These were the arguments of many revolutionaries, and the Marxists had no answer to them. It became increasingly clear that their political mass propaganda did not reach anybody except those who already belonged to the left front, simply because this propaganda referred to nothing but the objective socio-economic processes (capitalist production, economic anarchy, etc.). The elaboration of material needs, of hunger alone, was not sufficient, for that was done by every political party, even the church.

Thus, when the economic crisis was most acute, the mysticism of National Socialism defeated the economic theories of Socialism. It was evident that there was a wide gap in the propaganda and in the total conception of socialism, a gap which was responsible for its "political mistakes." It was a defect in the Marxist comprehension of political reality. True, the method of dialectic materialism had provided the means for correcting this defect, but they had not been utilized. In brief, Marxist politics had not included in its political practice the character structure of the masses and the social significance of mysticism.

The liberal middle-class media priesthood will never get this, because their actual political programme is based on rational technocracy - and the fact that the opposition are a bunch of lunatics - but their livelihood as a class depends on keeping people afraid, docile, hostile and hypersexualized via the entertainment/propaganda apparatus. The culture they create is one of narcissism and infantilised wish fulfilment, so why are they amazed that the masses don't suddenly start thinking rationally when it comes to election time?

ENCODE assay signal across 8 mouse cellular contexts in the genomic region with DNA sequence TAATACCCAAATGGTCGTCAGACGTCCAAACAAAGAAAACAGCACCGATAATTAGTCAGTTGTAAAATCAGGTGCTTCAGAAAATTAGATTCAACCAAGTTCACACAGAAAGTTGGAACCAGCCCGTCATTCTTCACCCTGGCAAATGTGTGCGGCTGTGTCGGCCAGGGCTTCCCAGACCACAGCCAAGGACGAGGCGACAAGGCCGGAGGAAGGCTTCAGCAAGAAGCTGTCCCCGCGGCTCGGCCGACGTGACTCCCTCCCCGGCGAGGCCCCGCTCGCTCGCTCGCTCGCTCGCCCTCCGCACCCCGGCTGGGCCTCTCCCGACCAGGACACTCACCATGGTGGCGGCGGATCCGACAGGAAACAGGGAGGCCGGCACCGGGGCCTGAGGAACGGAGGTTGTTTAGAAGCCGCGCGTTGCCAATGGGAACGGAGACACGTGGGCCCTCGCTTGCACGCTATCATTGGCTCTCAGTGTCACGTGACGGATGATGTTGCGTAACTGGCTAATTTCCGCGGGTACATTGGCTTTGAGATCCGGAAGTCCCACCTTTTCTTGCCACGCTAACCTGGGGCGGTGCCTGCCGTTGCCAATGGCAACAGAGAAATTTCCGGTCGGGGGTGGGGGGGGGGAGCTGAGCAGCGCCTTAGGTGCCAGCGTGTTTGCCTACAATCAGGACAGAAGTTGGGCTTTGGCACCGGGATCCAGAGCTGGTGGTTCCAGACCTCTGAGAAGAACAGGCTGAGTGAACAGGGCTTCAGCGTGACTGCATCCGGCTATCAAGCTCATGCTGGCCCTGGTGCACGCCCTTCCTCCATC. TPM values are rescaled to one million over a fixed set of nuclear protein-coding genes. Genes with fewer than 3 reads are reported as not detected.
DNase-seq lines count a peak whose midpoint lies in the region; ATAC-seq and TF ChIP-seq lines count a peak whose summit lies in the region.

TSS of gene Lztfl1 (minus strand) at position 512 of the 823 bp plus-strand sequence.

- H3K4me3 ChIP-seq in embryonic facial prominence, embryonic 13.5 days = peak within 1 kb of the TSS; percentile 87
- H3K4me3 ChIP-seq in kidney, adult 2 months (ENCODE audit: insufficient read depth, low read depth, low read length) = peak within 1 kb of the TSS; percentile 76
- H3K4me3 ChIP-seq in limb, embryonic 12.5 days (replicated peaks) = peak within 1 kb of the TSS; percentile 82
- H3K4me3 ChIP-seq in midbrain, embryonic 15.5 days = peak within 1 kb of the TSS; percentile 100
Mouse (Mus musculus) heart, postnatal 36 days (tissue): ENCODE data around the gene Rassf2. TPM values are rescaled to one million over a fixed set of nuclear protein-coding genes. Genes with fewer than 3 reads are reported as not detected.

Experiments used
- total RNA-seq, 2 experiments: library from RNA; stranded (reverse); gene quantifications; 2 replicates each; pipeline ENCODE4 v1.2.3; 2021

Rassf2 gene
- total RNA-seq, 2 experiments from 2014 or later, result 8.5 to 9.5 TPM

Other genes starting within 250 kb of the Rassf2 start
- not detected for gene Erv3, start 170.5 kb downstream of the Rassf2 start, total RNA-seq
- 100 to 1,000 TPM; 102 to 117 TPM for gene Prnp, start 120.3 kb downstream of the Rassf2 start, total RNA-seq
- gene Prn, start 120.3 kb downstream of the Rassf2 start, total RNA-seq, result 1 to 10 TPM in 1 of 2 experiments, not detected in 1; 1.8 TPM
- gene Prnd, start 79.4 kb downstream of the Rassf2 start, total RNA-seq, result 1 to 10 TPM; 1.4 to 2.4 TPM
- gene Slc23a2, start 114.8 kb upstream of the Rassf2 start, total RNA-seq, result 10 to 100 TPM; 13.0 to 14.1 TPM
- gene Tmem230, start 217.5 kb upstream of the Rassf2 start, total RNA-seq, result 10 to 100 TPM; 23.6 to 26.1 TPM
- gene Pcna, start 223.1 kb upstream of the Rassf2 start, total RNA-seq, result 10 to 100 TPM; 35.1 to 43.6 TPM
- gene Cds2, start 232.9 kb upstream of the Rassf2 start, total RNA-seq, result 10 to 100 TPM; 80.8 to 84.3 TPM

We need, as Wilhelm Reich put it, to understand culture, sex and mysticism to build a revolutionary movement that will work - or as some songwriter put it, understand what "roses" means in the phrase "bread and roses". Sadly, the Marxist blogosphere, made up as it is of disaffected members of the media priesthood, is making precisely the same rationalistic mistakes as left-liberals always have when faced with reactionary mysticism. (Even though those of them who are actual members of Marxist sectlets make up for this with mystical appeals to the all-powerful father figures of The Party and heresy hunts when faced with opposition... You see, the repressed always returns.)

Marxism gives us the intellectual tools to change the world, but doesn't tell us how to live our lives and be human here and now in the Black Iron Prison of Capitalist Jobs and Shitty TV Programmes, except for a very vague ethic of solidarity. The most rationalistic and skeptical of Marxists will therefore have to fill in the gaps with either unexamined crap from their cultural background, or barely-examined crap they picked up from the media, or some kind of small group / cult programming. If you don't take proper care of the irrational parts of your brain, the rational part will be sabotage. Chaos Marxism aims at a revolutionary approach to the whole human personality, and its interrelations with society, nature, and whatever might lie beyond or beneath or above.